Doeman is your quintessential Latin rap star. He's nimble on the microphone, appealing from a female standpoint and crafts the kind of music where certain areas stand out. There's lifestyle moments ("Jodeci"), flat-out escapes where lyricism is his weapon of choice and more.
Jackson is animated to Doeman's cool; Doeman is smooth to Jackson's yelped abrasion. Both of them work in concert in engaging an audience. Jackson's Halftime EP with Donnie Houston became a signature moment for him, a tape that not only gave Houston his props as one of the best in the city on the boards but a guide for young rappers.
THE "CM PUNK CHANT" AWARD: KIRKO BANGZ, BIGGER THAN ME/SLIM THUG & Z-RO, A KING & A BOSS (The Album/Mixtape We Want But Don't Have Yet)
Sigh, CM Punk. I could view a guy who left a company high and dry without showing any kind of respect and decency to his fans as an asshole. I could also feel a bit bitter for calling him that, given he's entertained me for a solid decade as the best microphone guy in the business.
Do I miss CM Punk on Monday nights? Of course. Do I wish he just enjoy retirement in obscurity as opposed to his effigy being chanted in some sort of weird dick-tease that might lure him back? Of course. But he isn't back, and won't be anytime soon.
This award is rather easy, however. Both projects were set to drop a year ago. One remains in limbo and the other is slated to come out in the fall. C'mon, guys -- put both projects out before we all become old and officially put you on Detox status.
THE GIANT SWING AWARD: Z-RO, "WALKING HARD" (Song of the Mid-Year)
The most direct, "holy shit, this is about to happen" move in the WWE right now is Antonio Cesaro's Giant Swing. His entire physique is right up there with Karl Gotch: he's an in-your-face super-heavyweight who is stronger than damn near anybody.
Houston rap songs usually do that to you when you hear them. They grab you, turn you into mush and try to sway all of your friends into liking them. This award had been immediately stamped as the "Doughbeezy and BeatKing" award, since both men have completely swallowed up everything within a certain radius, but then Z-Ro released "Walking Hard" and told us all to shut the hell up.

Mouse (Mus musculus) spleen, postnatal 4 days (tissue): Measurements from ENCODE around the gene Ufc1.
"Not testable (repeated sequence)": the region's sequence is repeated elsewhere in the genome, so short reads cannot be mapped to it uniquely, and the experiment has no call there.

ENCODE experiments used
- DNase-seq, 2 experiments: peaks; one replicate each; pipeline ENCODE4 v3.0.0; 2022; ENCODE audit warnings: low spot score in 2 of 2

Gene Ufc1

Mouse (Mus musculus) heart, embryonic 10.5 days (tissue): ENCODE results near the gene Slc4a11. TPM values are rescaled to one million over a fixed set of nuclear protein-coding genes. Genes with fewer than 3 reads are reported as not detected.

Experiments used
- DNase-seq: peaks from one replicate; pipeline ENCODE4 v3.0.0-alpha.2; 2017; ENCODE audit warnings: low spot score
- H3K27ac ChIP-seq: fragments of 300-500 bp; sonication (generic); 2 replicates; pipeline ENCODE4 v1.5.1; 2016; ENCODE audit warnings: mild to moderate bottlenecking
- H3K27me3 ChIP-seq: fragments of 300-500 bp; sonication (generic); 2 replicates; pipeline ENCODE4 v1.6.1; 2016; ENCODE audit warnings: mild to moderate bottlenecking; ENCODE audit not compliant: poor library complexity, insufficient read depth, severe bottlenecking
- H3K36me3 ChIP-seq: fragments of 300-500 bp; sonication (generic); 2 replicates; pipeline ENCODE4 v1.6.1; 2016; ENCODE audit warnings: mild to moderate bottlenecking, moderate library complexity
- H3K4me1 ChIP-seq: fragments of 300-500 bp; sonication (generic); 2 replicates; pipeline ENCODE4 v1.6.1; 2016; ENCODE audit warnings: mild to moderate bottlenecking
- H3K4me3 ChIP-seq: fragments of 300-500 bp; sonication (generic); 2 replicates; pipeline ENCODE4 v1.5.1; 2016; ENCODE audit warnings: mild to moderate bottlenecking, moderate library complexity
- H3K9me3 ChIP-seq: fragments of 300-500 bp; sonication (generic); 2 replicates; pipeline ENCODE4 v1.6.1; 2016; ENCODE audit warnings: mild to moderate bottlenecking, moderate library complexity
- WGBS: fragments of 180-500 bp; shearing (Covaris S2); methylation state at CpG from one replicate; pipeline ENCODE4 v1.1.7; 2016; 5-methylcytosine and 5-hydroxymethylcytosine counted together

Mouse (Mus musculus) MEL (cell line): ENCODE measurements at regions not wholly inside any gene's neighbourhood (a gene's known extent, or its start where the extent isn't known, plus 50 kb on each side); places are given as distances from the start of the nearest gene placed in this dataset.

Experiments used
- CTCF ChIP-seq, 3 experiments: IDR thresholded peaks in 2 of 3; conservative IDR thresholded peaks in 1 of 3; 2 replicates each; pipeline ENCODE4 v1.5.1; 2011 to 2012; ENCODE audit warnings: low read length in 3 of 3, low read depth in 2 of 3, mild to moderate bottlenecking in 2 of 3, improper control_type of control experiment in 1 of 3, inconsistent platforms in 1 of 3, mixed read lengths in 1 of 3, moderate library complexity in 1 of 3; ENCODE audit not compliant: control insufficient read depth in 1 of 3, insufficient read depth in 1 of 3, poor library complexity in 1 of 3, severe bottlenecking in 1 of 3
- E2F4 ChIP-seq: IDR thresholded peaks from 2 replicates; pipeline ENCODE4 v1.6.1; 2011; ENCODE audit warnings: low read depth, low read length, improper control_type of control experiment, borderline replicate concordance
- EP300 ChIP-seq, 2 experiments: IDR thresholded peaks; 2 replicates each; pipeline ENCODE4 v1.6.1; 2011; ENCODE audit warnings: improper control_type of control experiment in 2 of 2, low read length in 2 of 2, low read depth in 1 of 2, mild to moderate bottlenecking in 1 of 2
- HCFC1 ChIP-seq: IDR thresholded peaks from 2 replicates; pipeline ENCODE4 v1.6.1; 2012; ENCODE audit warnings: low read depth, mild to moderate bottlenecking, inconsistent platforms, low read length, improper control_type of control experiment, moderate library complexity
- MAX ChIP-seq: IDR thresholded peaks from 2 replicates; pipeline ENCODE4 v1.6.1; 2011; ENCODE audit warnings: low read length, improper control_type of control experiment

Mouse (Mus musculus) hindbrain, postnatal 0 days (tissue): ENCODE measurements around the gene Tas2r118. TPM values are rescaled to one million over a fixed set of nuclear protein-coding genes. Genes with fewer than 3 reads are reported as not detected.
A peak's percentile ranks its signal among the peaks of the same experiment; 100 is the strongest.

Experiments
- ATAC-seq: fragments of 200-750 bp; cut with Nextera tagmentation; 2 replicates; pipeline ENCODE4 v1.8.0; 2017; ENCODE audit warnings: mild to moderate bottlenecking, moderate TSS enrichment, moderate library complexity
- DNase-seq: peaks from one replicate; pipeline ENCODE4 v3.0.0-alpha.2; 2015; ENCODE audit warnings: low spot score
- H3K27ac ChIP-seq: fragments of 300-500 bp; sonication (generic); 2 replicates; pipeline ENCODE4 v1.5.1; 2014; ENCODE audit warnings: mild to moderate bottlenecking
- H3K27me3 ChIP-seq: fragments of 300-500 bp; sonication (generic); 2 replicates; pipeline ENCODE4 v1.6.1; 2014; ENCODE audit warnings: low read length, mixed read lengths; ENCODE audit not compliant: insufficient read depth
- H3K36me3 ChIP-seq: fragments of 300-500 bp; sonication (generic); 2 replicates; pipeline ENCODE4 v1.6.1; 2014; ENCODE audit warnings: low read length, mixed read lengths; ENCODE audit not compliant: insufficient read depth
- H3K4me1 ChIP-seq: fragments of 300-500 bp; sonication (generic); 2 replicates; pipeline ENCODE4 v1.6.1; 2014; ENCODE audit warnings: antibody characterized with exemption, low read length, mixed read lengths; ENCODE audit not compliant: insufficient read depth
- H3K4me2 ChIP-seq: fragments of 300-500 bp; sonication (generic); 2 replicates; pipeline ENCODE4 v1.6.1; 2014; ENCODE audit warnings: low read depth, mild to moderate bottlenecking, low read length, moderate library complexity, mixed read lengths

Story continues on the next page.
THE "WE THE PEOPLE" AWARD: DOUGHBEEZY, PROPAIN & YVES (Videos of the Mid-Year)
Here's the facts: if Doughbeezy's "I'm From Texas" video dropped right at this second, it probably would win. But really, this is a three-man race: Dough's "Bumpin," Propain's "2 Rounds" and Yves' "Juice." Which is basically saying, put two of the best directors in the city, Evesborough Films and Michael Artis, and tell them to duke it out in the center of downtown Houston. One is grit and grime, another is a crime caper, and the other concerns itself with hedonism, love and club life.
Thus, there are certain powers you really can't deny. When it comes to creativity and making sure subjects look like stars of a different nature - you see Danny Ocean. When you want to immediately look ready for MTV and the sort - you seek out Michael Artis. You've got to fight these three in order to see the best the city has to offer.
THE "YOU DID IT, BROCK!" AWARD: SCARFACE (Shocking Moment of the Mid-Year)
WrestleMania was three months ago, so my telling you The Undertaker lost to Brock Lesnar shouldn't be a shock. Better yet, if it is a shock, watch the match, make the same unreal face that everyone else made and then begin crying.
Anyway, Scarface came back this year, fit and still ornery as hell. Plus, we're getting a new Facemob album sometime soon, which is arguably the greatest thing since the sun came out.